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Sunday, 9 September, 2001, 15:52 GMT 16:52 UK
Top Tories warns of European divisions
Douglas Hurd supports Ken Clarke's leadership bid
Former foreign secretary Lord Hurd has warned Iain Duncan Smith he could face a rebellion over Europe if he wins the Tory party leadership contest.

Lord Hurd, a supporter of Ken Clarke, said Mr Duncan Smith's record as a rebel over the Maastricht Treaty during John Major's government meant he could not count on the support of pro-European MPs.

But former home secretary Michael Howard, who supports Mr Duncan Smith, said a victory for Ken Clarke would be a gift to the Labour party.

He told the BBC that if Mr Clarke won, the government would stage votes on Europe in the Commons, in order to divide the Tories.

Lord Hurd told the Sunday Telegraph: "There will be continued divisions because people will follow their convictions as he did."

The results of the ballot to replace William Hague as leader will be known on Wednesday.

'Poison'

Whichever man wins will face longstanding and worsening divisions over Europe, Lord Hurd warned.

Iain Duncan Smith
Iain Duncan Smith rebelled over Maastricht
The issue "will not be resolved by this election and whoever is elected will have to manage the divisions and drain the poison away," he said.

"Iain Duncan Smith made his reputation by following his own convictions, certainly, but by undermining, in concert with the Labour Party, what we were trying to do in Europe.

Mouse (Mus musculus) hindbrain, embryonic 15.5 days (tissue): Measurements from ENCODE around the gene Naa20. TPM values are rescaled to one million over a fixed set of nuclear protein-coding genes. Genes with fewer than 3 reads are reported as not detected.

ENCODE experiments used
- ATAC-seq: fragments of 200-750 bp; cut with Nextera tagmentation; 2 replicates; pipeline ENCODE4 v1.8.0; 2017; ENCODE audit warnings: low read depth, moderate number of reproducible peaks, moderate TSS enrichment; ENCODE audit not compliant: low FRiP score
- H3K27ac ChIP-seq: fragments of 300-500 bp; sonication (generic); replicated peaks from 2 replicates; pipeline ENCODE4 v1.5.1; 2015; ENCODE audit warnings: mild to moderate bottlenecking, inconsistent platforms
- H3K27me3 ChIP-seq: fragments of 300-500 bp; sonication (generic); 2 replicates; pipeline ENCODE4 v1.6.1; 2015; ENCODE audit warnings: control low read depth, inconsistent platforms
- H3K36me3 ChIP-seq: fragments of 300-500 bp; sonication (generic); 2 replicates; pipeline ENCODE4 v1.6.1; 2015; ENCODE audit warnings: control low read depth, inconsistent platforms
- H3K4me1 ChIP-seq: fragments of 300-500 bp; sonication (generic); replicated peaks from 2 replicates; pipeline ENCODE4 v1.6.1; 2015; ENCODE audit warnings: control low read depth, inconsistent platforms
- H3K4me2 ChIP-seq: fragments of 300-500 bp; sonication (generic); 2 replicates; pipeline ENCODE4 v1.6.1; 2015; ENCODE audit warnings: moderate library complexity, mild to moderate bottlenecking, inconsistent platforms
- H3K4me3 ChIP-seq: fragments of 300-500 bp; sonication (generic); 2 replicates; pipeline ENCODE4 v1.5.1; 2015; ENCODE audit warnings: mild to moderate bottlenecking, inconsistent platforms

"He can't really call on any automatic loyalty against that background."

Lord Hurd said if Mr Duncan Smith moderated his policies, a conflict could be avoided, but said: "It would arise if the pro-Europeans were asked to vote against their beliefs - in that case he has set a precedent."

Disloyalty

Lord Hurd's comments echoed those of former prime minister John Major, who last month accused Mr Duncan Smith of disloyalty by voting "night after night after night" against his government over Maastricht.

The Tory peer said the division over Europe was an issue both Mr Duncan Smith and Mr Clarke had to overcome.

"They each have a problem over Europe, and each would have to manage it," he said.

He added the only way this could be solved would be to have a free vote over membership of the euro and "guidelines on which most Conservatives could agree about Europe".

"Whoever wins would have to try to do that," Lord Hurd added.

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08 Sep 01 | UK Politics
Tory rivals coy on vote outcome
07 Sep 01 | UK Politics
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